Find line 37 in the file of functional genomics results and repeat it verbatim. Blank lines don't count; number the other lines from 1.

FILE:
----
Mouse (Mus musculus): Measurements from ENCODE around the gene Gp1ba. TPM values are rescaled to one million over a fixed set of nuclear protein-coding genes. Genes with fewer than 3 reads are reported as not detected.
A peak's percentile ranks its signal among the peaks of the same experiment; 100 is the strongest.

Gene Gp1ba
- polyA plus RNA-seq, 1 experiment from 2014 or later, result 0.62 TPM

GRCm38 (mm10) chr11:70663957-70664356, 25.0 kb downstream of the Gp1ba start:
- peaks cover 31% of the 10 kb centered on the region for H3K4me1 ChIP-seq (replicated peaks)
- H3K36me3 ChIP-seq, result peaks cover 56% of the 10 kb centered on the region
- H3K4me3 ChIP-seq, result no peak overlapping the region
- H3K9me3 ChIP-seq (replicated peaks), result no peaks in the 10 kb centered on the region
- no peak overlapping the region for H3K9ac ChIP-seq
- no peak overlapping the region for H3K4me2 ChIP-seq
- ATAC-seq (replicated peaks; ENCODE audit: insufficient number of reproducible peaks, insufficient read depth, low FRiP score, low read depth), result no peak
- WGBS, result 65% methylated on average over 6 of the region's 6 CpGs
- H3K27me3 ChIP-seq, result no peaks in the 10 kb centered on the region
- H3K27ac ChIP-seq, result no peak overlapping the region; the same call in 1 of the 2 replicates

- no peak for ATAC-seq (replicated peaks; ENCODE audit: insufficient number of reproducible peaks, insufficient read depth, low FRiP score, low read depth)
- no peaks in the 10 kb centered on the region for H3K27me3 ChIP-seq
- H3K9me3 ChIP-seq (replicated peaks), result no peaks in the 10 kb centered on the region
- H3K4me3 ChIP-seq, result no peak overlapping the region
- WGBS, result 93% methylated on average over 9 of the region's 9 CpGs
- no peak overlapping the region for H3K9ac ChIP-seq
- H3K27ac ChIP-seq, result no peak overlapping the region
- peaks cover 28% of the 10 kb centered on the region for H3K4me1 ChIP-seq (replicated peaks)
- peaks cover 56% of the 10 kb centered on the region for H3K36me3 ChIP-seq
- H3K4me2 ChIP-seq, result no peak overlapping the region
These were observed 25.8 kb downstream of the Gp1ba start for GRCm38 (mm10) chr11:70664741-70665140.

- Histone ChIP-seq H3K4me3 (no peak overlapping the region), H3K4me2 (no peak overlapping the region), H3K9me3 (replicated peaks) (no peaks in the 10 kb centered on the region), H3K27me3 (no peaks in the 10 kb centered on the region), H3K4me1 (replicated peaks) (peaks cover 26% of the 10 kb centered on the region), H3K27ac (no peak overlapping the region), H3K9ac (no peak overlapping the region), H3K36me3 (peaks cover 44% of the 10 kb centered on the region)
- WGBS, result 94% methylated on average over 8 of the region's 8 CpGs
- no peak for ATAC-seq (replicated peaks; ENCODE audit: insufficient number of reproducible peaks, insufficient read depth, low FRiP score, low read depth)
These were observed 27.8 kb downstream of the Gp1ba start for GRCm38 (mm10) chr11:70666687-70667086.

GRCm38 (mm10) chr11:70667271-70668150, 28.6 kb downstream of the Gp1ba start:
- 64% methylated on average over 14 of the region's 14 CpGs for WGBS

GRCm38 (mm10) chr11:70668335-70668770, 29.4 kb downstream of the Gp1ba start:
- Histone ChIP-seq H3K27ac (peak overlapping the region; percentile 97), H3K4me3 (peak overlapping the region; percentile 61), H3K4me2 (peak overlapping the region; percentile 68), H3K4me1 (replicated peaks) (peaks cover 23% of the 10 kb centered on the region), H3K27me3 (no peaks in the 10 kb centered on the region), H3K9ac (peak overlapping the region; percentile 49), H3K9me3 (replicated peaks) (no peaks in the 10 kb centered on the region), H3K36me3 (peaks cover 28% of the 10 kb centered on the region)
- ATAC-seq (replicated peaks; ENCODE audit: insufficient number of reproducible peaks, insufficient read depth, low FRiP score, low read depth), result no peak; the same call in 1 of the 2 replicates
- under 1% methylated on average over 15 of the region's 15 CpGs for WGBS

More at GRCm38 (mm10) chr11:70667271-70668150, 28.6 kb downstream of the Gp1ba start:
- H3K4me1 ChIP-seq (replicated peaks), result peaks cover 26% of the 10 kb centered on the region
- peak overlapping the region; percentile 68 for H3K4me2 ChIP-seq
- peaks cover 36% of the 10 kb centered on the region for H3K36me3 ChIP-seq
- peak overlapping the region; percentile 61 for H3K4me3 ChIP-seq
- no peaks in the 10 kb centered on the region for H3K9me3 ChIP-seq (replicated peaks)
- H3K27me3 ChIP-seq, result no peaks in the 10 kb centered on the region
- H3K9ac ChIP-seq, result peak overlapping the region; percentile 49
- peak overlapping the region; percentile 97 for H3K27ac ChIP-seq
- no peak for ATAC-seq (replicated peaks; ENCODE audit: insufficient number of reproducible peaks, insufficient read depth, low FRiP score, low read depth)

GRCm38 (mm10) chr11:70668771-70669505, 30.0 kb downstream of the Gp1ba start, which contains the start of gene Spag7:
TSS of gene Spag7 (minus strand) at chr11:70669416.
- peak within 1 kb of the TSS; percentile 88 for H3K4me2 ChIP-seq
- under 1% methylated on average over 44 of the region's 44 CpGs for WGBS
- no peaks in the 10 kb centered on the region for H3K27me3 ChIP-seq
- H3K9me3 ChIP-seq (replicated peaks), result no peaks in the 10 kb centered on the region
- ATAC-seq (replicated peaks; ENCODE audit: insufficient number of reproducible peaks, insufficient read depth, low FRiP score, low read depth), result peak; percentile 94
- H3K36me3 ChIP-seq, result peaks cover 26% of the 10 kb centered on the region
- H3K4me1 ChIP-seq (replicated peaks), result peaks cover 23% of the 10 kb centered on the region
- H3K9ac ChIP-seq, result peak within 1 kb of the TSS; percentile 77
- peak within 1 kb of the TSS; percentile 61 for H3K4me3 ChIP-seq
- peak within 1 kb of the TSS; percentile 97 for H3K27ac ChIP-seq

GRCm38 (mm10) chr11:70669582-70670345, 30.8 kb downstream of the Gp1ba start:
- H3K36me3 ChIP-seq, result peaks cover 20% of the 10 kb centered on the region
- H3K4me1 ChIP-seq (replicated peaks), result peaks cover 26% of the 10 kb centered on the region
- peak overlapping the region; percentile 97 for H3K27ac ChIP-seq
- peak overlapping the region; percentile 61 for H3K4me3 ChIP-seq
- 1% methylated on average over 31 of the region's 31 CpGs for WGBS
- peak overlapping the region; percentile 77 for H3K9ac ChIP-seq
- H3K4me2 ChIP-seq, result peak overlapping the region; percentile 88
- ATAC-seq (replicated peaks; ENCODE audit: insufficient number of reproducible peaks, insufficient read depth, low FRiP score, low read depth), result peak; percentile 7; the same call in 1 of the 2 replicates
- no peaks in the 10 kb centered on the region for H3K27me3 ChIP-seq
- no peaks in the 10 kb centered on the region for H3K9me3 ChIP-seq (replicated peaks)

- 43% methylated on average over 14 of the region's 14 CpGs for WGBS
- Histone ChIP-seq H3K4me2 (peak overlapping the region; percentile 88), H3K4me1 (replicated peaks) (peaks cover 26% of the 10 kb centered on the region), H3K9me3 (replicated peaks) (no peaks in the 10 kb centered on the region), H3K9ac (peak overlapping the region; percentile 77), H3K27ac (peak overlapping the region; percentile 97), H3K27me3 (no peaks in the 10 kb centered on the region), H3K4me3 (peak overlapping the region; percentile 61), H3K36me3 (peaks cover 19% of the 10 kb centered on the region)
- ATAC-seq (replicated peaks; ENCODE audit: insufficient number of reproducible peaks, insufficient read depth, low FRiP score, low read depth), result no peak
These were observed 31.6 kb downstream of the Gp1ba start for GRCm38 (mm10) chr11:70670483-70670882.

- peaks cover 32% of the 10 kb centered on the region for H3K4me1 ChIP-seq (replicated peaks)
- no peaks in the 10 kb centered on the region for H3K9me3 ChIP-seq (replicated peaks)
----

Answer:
More at GRCm38 (mm10) chr11:70667271-70668150, 28.6 kb downstream of the Gp1ba start: